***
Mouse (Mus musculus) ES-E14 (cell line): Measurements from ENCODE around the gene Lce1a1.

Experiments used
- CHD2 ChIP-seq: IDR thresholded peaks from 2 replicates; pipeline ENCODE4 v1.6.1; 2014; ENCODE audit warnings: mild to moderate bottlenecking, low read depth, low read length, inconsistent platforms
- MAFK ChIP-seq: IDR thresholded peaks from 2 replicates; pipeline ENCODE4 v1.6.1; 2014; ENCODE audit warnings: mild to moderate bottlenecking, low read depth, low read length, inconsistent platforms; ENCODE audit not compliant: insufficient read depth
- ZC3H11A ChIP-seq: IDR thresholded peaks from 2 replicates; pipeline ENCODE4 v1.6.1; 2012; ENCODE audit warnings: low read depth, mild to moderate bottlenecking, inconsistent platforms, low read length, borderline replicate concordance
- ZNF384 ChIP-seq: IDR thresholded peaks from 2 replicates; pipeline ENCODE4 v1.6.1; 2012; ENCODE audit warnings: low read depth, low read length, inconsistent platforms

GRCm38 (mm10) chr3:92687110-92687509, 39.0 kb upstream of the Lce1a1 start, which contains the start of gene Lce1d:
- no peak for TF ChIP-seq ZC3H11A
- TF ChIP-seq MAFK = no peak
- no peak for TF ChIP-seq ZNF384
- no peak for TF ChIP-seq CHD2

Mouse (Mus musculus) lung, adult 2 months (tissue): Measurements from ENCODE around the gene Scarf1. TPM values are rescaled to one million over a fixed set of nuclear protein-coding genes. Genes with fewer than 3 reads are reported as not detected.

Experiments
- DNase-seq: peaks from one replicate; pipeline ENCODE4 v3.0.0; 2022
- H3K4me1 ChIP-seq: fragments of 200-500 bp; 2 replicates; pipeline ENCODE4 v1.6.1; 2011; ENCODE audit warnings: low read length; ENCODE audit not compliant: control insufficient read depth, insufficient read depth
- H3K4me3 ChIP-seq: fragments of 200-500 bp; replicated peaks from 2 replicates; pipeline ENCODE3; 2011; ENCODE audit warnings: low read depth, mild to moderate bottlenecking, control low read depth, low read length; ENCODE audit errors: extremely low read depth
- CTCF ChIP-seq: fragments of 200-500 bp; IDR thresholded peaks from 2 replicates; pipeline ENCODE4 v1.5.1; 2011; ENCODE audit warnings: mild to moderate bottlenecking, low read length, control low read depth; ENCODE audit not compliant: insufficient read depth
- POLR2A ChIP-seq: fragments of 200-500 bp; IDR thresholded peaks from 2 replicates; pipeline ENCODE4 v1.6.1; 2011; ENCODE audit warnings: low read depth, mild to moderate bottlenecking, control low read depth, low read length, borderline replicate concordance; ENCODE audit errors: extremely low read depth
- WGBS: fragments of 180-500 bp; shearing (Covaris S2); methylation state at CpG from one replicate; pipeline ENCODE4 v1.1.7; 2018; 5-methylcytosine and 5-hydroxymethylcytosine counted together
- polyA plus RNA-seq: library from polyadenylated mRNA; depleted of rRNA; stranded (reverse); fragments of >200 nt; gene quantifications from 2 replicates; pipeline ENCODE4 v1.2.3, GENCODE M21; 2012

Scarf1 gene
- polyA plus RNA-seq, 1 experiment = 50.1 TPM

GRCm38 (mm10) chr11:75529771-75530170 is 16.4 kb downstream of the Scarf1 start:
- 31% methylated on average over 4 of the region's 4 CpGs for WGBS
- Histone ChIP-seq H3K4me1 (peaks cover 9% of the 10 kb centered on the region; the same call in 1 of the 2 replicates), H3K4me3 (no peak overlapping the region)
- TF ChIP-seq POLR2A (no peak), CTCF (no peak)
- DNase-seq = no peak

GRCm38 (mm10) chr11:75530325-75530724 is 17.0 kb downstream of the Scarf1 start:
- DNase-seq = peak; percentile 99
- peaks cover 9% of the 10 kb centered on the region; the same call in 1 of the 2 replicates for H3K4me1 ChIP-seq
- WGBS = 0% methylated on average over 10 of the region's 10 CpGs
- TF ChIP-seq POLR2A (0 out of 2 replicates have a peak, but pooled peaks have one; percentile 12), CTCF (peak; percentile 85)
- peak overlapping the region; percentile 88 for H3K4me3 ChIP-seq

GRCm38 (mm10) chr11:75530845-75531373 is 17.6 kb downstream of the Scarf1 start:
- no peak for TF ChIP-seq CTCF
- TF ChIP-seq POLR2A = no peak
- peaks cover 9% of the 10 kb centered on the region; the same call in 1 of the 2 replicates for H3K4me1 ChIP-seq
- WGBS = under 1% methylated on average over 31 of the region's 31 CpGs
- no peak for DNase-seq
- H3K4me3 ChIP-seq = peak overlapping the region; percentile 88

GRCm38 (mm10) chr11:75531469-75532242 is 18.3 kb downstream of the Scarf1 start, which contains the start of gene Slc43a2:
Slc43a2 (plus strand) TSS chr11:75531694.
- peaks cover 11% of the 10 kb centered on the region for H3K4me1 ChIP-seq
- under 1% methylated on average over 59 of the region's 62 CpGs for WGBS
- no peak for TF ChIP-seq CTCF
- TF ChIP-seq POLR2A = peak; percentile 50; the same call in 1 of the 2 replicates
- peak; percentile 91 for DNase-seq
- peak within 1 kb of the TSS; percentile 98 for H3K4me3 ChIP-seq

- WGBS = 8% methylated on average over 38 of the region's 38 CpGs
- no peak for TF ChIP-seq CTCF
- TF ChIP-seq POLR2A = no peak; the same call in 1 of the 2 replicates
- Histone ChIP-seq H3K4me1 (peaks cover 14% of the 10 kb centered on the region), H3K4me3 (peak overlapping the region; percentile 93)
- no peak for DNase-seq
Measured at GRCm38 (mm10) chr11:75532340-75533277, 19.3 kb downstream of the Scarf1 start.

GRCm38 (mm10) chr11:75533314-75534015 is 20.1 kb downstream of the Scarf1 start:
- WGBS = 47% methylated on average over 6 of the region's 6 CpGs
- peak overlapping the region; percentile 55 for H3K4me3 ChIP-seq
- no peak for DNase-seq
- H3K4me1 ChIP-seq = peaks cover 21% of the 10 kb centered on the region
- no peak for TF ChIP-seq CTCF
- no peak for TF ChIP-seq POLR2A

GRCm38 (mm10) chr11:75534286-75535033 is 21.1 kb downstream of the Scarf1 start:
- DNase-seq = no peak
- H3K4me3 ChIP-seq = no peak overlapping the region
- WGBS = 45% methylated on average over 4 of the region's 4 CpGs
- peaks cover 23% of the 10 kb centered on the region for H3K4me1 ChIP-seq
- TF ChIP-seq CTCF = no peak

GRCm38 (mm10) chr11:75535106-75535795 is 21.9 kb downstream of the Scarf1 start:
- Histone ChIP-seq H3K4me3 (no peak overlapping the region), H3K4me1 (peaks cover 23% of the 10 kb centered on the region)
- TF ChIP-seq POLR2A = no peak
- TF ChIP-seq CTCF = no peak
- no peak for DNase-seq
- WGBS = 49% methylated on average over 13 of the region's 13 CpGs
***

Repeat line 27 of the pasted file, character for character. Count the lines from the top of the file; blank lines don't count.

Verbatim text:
- DNase-seq = no peak